Types of Winter Squash: Delicata, Acorn and More

Learn the history and classification behind a number of heirloom squash, all of which make great storage vegetables during long, winter months.


| Fall 2016



Acorn squash

Acorn squash is a reliable storage vegetable that will keep through winter.

Photo by Fotolia/Reezabrat

Of the fall and winter storage vegetables, winter squash is one of the easiest to grow, one of the few to form aboveground, and the only one that is actually a fruit. The fruit itself is known as a pepo — a modified or epigynous berry.

Many heirloom squash fruits are classified as small — under 5 to 6 pounds. All the plants are prodigious when it comes to vining — in some cultivars a bit less so than their larger cousins. Heirloom semibush cultivars exist, represented by summer squash, and clever plant breeders have created modern bush winter squash cultivars.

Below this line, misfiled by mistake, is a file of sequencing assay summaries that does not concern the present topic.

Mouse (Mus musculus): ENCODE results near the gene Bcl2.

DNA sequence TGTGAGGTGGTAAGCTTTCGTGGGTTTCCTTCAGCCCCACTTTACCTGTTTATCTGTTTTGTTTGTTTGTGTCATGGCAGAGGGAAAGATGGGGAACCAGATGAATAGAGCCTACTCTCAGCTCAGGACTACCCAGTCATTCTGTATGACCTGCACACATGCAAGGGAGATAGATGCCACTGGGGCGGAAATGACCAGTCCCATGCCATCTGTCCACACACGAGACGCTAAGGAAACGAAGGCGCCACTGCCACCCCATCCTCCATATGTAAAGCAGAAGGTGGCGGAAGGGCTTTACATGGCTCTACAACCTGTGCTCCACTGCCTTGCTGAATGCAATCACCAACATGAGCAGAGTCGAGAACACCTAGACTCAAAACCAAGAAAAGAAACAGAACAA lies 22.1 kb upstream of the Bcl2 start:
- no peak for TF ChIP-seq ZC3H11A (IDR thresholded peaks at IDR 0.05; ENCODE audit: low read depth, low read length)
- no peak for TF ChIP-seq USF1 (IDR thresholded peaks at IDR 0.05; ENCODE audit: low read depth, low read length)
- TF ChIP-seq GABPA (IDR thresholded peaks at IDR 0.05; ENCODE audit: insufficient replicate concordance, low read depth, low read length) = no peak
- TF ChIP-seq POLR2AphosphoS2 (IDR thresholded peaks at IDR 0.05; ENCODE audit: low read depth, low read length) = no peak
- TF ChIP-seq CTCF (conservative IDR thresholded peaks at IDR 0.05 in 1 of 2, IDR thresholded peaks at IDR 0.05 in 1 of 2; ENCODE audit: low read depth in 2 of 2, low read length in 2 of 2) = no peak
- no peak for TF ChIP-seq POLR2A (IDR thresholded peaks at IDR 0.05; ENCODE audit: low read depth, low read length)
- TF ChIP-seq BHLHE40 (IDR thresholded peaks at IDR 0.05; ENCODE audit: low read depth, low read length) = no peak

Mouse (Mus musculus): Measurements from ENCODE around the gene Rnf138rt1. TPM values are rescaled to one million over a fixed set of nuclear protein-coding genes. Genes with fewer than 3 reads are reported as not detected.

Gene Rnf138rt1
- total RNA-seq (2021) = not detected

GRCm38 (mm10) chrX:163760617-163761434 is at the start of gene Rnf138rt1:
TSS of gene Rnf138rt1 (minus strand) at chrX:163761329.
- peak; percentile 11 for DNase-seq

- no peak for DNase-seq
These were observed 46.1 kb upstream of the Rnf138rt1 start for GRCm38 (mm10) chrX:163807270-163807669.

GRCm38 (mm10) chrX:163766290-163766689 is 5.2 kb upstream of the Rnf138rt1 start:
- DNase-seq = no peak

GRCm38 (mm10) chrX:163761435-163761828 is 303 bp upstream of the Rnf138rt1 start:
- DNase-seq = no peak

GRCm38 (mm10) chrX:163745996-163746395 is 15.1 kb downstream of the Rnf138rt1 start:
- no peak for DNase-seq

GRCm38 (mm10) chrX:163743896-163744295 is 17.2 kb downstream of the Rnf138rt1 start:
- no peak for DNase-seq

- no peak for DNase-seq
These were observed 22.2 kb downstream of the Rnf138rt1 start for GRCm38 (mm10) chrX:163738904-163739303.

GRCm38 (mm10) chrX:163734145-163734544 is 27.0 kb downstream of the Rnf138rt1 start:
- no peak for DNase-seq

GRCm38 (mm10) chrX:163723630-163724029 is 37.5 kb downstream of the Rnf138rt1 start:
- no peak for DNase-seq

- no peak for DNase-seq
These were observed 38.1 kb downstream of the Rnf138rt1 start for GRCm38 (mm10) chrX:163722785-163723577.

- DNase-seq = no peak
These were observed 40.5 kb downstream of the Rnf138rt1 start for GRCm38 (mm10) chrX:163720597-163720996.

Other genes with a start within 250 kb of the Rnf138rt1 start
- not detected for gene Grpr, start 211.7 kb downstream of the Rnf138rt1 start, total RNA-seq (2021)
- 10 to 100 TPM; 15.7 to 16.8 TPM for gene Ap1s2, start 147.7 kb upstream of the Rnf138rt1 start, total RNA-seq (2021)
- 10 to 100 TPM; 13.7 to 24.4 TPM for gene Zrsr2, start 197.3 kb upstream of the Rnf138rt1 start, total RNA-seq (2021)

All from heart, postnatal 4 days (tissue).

One of the difficulties with hybrid winter squash is that the fruit often outweighs the everyday needs of a modern household, reaching 15 to 30 pounds or more.

Squash are a member of the Cucurbitaceae family, which consists of more than 800 species and is populated by such relatives as gourds, watermelons, cucumbers, winter melons, cantaloupes, and gherkins. Generally these are vining plants of tropical or semitropical origin from the Old and New World. In other words, they like warmth and are frost sensitive. The Cucurbita genus is characterized by about 20 New World species, four of which are familiar to most of us through their edible fruits, including the pepo squash.

Native Types of Winter Squash

Many wild species are native to North America, especially Mexico. In the United States, these include the Missouri gourd (Cucurbita foetidissima), finger-leaved gourd (C. digitata), coyote melon (C. palmata), Texas gourd (C. texana), and the wild C. pepo.

C. pepo are classically thought of as the orange pumpkins and other types of winter squash, such as members within the acorn, spaghetti, and delicata groups. Summer squash groups, including yellow summer squash, zucchini, pattypan, and bush scallop, are part of this species as well.





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